A recent federal court decision regarding wolves sent ripples across the country and, perhaps, a warning shot across Northern Rocky Mountain and Great Lakes states, as well.
U.S. District Judge Jeffrey S. White in Northern California reversed a Trump administration decision to strip Endangered Species protection for gray wolves in many parts of the country.
In 2020, the U.S. Fish & Wildlife Service took gray wolves off the list of endangered species and gave control of wolves to the states. In his ruling, White challenged the rationale for the agency’s decision, saying the agency didn’t rely on the best available science or to address threats to wolves outside of their main populations. “The Service failed to adequately consider the threats to wolves outside of the core populations in the Great Lakes and Northern Rocky Mountains in delisting the entire species,” the judge wrote, as reported in the Washington Post.
While Montana, Idaho and Wyoming, plus several Great Lakes states, were not part of this suit, it seems evident that some… shall we say aggressive?… approaches to wolf management likely had some influence in the case.
States that will feel the impact from the decision likely include Pacific Coast states where wolves have expanding in recent years.
At about the same time as the court decision, Interior Secretary Deb Haaland wrote an op-ed piece for USA Today calling attention to Montana where about 20 wolves that range both in and out of Yellowstone National Park were killed in hunting districts where wolf harvest was previously subject to low quotas. She wrote, “We are alarmed by recent reports from Montana.”
She went on to say, “Because of the gray wolf’s recovery, individual states are responsible for its welfare and sustaining that recovery. Nevertheless, we will reinstate federal protections under the ESA for the northern Rocky Mountains’ gray wolf, if necessary.”
Haaland said that the Fish and Wildlife Service is evaluating whether a re-listing of the Northern Rocky Mountain’s gray wolf under the endangered species act is necessary.
She specifically calls attention to recent laws in some western states that promote “precipitous reductions in wolf populations” allowing baiting, snaring, night hunting, etc., “the same kind of practices that nearly wiped out wolves during the last century.”
Secretary Haaland referred to her Native American background. “I feel the embrace of my ancestors reminding me why our nonhuman relatives deserve respect—because the creator put them here to live.” “My Pueblo ancestors taught me to live with courage, respect our ecosystems and protect our families—the very same virtues that wolves embody…I will continue to work hard for our nation’s wildlife and its habitats, because we were meant to all coexist on this earth.”
Like many in the outdoor community, I looked on with revulsion at the seemingly insane legislation in last year’s legislative session that legalized a whole raft of practices that blatantly violate principles of fair chase when it comes to wolves. In addition, FWP Director Hank Worsech recently announced that hunting by airplanes is legal, as well.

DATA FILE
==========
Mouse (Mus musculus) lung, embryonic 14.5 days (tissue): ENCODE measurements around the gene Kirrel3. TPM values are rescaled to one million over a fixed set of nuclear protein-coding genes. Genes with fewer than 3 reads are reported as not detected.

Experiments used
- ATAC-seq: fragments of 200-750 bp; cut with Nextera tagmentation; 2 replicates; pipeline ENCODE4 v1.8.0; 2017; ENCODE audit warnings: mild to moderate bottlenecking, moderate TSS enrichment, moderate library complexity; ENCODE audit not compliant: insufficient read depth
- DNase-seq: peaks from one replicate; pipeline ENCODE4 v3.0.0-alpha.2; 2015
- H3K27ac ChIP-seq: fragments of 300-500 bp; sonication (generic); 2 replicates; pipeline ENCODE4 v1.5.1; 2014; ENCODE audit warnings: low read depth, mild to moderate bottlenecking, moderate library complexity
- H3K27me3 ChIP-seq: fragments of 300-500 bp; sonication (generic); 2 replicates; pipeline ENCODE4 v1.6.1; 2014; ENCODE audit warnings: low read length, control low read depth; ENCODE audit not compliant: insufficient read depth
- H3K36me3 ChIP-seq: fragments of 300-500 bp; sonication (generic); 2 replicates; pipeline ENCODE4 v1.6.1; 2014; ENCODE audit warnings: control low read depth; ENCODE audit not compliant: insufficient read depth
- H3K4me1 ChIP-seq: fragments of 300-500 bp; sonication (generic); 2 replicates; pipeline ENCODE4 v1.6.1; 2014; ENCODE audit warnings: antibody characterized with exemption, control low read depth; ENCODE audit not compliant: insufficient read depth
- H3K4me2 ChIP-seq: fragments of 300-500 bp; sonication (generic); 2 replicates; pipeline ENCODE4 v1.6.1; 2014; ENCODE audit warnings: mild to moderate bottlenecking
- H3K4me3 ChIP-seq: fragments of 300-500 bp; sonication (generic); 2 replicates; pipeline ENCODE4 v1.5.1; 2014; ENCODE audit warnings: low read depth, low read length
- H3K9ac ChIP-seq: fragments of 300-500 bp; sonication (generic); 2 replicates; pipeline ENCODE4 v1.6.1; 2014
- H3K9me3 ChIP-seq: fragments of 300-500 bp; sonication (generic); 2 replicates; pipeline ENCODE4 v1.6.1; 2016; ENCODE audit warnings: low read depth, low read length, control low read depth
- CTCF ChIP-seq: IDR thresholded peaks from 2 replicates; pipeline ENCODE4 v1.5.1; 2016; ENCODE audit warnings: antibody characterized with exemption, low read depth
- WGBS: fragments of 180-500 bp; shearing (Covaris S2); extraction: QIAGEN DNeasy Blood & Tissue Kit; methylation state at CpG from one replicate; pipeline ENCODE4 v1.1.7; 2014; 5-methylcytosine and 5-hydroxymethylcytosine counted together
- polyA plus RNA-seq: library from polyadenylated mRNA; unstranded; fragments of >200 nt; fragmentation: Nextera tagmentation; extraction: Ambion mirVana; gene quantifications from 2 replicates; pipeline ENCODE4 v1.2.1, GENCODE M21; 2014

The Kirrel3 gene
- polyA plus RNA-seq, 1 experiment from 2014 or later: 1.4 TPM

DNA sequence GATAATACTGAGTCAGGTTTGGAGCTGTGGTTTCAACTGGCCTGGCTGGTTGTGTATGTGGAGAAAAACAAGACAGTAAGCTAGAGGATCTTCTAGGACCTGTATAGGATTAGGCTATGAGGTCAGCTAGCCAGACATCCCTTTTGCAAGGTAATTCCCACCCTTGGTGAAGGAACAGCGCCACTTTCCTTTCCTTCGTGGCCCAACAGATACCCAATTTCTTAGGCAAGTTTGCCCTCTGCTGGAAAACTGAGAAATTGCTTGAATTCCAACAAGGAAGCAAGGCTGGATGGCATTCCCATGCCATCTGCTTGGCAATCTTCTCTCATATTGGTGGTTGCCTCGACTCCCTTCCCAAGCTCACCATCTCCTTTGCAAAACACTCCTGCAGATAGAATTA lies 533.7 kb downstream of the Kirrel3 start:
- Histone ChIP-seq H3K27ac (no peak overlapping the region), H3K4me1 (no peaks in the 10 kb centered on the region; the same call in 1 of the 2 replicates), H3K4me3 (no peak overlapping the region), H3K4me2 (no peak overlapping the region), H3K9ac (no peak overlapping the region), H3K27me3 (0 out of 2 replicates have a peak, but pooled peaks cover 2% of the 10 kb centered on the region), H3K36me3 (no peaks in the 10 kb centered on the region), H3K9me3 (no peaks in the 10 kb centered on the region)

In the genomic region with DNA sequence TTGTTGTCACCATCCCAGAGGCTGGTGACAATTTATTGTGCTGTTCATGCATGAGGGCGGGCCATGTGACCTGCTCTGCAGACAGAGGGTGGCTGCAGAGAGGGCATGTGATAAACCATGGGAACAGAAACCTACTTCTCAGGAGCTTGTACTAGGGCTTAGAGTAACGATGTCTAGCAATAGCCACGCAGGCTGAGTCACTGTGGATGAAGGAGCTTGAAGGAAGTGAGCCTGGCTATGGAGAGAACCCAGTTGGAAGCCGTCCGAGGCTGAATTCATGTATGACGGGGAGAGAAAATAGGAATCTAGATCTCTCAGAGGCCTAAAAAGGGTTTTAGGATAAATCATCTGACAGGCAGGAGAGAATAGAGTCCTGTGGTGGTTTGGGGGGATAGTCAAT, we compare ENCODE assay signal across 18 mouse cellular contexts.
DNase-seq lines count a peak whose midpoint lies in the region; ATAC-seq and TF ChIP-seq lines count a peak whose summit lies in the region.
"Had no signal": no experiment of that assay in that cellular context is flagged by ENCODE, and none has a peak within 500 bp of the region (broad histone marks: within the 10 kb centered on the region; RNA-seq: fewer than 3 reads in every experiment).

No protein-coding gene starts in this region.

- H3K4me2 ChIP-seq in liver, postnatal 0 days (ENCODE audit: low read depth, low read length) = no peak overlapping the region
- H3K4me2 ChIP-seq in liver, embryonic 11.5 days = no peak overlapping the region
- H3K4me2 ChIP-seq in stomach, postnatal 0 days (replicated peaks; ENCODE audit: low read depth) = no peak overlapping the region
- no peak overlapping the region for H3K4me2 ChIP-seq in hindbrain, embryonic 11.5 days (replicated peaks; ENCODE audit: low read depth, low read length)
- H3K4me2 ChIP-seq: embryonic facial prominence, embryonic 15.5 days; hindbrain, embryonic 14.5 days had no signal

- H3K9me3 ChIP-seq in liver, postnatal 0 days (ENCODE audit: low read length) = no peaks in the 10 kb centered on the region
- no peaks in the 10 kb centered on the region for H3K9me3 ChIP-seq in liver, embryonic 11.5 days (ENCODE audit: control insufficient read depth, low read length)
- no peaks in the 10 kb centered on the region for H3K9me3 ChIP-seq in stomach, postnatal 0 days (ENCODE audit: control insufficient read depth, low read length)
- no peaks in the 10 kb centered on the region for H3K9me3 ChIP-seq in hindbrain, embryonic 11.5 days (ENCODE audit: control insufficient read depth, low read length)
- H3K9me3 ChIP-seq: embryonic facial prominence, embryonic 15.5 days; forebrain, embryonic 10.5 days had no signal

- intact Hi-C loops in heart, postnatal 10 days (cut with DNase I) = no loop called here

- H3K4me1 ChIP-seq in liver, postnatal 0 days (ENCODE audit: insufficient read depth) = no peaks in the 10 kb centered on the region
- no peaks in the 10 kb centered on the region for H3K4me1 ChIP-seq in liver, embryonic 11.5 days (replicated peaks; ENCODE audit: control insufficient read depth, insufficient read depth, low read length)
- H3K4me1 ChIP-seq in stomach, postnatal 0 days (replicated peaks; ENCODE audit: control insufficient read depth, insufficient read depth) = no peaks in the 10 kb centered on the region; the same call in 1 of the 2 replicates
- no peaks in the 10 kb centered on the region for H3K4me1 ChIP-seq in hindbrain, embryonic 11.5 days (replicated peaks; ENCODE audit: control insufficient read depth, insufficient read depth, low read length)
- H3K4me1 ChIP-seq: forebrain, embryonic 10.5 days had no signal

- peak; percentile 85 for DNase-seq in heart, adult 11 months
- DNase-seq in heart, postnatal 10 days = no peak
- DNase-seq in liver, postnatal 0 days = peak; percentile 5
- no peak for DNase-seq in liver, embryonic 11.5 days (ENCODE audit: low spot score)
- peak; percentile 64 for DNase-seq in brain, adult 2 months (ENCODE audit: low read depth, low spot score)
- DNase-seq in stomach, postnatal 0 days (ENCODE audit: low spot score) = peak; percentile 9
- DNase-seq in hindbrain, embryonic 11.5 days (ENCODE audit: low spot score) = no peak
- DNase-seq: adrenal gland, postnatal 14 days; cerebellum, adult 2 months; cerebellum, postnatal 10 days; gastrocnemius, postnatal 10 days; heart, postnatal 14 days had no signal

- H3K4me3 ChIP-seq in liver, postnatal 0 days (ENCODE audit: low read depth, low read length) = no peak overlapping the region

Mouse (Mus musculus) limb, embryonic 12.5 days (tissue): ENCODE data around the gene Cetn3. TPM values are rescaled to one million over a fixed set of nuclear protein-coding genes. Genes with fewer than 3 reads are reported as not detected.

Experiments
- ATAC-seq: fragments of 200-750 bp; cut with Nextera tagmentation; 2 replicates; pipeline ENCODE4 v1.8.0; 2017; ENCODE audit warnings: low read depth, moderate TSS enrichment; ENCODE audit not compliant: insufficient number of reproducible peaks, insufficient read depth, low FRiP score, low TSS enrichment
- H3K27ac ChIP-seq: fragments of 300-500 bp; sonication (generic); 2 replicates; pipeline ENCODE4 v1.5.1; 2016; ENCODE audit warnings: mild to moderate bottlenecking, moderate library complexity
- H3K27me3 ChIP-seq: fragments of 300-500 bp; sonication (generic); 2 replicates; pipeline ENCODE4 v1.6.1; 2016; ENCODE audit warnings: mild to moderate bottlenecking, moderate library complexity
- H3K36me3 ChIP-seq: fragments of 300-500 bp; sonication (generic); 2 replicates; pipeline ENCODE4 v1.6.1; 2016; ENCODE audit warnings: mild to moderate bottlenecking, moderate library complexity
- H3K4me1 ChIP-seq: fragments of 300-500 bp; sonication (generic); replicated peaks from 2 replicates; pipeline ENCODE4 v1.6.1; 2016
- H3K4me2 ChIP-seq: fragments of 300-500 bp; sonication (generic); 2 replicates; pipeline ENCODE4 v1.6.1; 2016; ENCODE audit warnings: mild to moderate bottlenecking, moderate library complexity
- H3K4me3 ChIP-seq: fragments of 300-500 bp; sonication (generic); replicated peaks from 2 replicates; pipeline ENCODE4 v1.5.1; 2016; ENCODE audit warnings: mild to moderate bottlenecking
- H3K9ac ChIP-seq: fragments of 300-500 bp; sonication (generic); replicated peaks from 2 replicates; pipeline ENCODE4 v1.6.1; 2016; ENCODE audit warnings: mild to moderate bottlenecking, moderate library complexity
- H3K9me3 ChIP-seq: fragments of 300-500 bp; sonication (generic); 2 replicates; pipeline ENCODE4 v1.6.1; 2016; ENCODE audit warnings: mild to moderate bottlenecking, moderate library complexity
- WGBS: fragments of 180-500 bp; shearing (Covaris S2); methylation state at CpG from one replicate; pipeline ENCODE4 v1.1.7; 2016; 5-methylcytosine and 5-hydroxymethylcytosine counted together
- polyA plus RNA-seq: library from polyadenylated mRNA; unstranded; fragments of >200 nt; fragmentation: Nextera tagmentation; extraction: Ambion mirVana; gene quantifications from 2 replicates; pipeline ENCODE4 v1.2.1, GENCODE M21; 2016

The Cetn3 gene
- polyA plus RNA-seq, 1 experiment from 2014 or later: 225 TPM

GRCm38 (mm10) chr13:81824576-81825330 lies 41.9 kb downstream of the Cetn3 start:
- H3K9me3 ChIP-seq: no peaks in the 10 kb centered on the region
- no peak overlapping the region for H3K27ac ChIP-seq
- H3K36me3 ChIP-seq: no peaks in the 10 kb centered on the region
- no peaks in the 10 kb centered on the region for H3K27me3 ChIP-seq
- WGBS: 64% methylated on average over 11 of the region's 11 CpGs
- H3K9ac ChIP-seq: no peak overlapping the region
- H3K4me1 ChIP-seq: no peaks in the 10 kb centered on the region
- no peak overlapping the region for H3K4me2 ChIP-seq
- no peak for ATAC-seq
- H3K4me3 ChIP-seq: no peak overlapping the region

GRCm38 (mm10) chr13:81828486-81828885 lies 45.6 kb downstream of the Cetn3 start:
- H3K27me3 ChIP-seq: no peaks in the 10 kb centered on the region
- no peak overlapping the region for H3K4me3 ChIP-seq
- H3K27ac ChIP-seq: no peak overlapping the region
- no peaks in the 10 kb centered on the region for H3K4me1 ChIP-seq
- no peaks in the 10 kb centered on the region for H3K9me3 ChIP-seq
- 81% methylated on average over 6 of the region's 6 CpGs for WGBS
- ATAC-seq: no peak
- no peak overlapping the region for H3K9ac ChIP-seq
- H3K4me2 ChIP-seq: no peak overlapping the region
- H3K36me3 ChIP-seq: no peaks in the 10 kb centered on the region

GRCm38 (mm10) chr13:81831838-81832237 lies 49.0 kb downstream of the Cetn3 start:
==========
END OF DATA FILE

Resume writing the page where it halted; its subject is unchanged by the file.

If the Fish and Wildlife Service returns wolf management back to Federal jurisdiction or returns wolves in the Northern Rocky Mountain states to the endangered species list, we shouldn’t be too surprised. When the Lege gleefully went about the process to legalize unlimited warfare against wolves, many of us could have predicted (and probably did) that by going too far in that direction, Montana, along with Idaho and Wyoming, could totally lose any say at all in wolf management.
Changing topics, climate made the news yet again, last week, when a report came out that the overall drier and warmer weather in western states for the last 20 years amounts to a “megadrought” the likes of which we haven’t seen since Charlemagne became Holy Roman Emperor in 800 C.E.
The report was based on study of tree rings on trees, including ancient living trees as well as tree samples from archeological digs.
Sorry to say, despite snowfall last week, most of Montana continues to be in extreme drought. It’s going to be another long, hot summer.
Paul Vang’s new book, “Golden Years, Golden Hours,” is available at How Novel, The Second Edition, Isle of Books & Books, or online at http://writingoutdoors.com.
Thank you for this excellent commentary and for letting us know about Deb Haaland’s humane and mature views on wildlife. I was overall pretty proud to call myself a Montanan until this last election.
Thanks for your comments, Noor. I was also quite impressed at Sec. Haaland’s deep feeling for nature and wildlife. Quite refreshing. As for the political note, pendulums do swing both ways, though it’s going to take a lot of organizing to get that pendulum swinging back.